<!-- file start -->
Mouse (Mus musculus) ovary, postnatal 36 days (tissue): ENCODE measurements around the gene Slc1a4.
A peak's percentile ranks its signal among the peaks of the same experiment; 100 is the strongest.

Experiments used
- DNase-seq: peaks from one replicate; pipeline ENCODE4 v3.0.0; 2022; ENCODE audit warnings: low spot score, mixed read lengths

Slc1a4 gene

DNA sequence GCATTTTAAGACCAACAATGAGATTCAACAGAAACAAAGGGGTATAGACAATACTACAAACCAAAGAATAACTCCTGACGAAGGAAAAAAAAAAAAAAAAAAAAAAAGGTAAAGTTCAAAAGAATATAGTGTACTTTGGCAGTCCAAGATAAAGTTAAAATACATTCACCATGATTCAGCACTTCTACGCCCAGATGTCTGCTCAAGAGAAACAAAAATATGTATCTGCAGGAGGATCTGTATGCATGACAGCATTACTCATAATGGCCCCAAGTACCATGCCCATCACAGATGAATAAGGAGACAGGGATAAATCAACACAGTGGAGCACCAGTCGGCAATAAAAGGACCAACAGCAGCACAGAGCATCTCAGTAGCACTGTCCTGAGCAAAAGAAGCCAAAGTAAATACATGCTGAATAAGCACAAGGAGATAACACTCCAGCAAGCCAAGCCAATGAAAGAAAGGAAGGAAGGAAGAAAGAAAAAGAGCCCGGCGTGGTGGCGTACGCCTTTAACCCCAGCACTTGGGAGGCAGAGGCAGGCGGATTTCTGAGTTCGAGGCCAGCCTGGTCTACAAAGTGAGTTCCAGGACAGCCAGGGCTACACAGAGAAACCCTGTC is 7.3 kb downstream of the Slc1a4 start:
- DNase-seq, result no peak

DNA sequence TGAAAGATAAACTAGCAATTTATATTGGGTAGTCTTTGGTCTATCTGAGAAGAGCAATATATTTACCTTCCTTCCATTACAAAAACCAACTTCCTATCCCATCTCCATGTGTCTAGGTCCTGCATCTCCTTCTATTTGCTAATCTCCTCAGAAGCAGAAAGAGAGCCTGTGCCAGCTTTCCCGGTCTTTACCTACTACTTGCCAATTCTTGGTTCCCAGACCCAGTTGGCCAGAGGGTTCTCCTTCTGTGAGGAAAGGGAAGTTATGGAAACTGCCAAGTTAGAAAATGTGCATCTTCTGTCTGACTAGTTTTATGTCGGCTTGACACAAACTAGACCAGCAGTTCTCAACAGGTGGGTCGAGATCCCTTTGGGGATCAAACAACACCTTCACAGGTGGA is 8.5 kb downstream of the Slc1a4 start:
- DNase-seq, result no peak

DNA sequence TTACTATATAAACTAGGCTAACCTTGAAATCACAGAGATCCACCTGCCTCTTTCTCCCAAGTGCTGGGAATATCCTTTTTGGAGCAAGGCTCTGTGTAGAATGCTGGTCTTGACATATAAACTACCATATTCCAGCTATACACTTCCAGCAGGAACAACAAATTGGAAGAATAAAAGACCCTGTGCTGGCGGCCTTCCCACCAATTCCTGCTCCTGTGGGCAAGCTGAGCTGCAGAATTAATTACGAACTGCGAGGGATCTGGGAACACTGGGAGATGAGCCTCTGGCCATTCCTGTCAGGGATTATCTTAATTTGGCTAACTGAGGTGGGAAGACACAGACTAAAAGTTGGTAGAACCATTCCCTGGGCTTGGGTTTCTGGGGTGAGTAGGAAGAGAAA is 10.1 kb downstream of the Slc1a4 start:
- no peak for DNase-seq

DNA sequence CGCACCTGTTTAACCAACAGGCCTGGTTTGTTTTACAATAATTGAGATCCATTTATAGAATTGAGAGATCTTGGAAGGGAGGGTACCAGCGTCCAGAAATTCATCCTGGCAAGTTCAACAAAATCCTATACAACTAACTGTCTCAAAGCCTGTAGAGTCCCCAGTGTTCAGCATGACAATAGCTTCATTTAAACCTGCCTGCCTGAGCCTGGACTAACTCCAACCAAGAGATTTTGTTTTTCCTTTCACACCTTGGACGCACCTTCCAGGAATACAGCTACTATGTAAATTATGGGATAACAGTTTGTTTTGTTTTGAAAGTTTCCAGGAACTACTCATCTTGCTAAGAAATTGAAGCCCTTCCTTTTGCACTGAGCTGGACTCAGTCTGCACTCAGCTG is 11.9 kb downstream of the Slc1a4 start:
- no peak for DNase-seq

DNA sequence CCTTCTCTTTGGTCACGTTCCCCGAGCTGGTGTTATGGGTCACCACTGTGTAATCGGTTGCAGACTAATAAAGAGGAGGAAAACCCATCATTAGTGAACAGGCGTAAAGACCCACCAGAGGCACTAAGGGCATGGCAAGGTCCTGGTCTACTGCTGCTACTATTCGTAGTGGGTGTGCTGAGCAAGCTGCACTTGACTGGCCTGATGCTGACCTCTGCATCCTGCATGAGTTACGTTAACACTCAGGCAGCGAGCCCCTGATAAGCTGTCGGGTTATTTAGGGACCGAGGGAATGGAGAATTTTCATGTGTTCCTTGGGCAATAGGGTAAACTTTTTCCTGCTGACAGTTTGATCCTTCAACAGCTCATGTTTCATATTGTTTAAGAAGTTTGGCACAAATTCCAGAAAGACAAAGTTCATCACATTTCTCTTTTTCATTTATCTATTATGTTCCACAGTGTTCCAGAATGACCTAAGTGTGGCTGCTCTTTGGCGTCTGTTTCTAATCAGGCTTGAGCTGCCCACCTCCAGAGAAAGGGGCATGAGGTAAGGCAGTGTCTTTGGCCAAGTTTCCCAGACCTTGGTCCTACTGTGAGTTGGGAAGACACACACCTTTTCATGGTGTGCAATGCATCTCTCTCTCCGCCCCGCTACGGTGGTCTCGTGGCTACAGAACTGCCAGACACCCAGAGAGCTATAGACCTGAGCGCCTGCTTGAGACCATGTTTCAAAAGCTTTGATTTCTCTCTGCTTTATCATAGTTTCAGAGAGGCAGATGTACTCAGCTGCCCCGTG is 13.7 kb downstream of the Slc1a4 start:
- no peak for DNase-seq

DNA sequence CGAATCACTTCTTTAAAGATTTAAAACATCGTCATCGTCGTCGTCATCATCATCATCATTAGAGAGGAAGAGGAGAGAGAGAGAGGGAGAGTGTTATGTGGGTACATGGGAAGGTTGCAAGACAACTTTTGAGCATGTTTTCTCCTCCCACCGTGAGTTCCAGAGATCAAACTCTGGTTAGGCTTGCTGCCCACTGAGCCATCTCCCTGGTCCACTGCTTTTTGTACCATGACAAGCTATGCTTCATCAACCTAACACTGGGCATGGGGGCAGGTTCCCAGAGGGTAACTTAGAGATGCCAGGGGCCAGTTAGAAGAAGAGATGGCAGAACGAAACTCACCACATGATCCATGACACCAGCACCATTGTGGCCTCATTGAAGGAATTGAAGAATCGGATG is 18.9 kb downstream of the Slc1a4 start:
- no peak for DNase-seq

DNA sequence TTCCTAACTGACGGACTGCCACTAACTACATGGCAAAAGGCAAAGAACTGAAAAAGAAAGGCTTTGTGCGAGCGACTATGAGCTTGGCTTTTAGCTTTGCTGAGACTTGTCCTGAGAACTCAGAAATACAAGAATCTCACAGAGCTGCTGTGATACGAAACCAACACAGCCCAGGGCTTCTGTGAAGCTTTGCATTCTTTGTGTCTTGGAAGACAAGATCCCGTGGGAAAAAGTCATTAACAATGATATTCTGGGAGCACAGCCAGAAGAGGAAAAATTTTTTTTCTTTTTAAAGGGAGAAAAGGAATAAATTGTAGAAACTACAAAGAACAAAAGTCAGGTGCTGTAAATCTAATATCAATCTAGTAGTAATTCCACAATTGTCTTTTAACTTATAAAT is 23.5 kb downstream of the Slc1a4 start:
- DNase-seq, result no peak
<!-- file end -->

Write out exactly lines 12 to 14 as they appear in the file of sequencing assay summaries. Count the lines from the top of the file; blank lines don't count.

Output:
DNA sequence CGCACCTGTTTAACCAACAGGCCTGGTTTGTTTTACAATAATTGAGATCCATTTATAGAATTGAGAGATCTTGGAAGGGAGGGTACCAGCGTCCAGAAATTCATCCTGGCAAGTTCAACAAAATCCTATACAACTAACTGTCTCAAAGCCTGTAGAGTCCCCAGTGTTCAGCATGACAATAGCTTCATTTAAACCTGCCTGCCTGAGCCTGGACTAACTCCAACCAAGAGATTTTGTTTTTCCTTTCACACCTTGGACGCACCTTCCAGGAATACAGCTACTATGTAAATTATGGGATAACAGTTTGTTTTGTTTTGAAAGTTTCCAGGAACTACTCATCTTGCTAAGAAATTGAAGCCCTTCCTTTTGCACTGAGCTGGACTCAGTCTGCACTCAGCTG is 11.9 kb downstream of the Slc1a4 start:
- no peak for DNase-seq

DNA sequence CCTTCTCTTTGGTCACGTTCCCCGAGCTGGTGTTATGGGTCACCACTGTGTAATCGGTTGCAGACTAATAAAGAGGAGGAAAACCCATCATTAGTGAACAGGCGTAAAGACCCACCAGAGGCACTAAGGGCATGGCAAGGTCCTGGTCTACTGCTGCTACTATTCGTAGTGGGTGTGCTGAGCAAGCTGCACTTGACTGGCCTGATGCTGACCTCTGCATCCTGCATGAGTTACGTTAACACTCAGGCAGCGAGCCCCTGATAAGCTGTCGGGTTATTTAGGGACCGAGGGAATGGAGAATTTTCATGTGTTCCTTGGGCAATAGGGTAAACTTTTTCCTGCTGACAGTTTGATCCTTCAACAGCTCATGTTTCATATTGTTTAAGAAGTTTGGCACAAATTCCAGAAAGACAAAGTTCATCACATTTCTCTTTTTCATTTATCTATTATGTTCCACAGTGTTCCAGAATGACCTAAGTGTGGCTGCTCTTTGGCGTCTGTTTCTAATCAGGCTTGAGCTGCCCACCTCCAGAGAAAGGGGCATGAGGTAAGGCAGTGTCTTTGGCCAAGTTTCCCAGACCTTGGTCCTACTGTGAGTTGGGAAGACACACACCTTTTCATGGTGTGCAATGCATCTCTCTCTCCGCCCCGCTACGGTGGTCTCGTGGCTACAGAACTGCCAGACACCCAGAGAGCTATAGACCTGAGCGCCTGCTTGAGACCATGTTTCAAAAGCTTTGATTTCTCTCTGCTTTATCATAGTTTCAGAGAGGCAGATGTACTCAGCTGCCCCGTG is 13.7 kb downstream of the Slc1a4 start: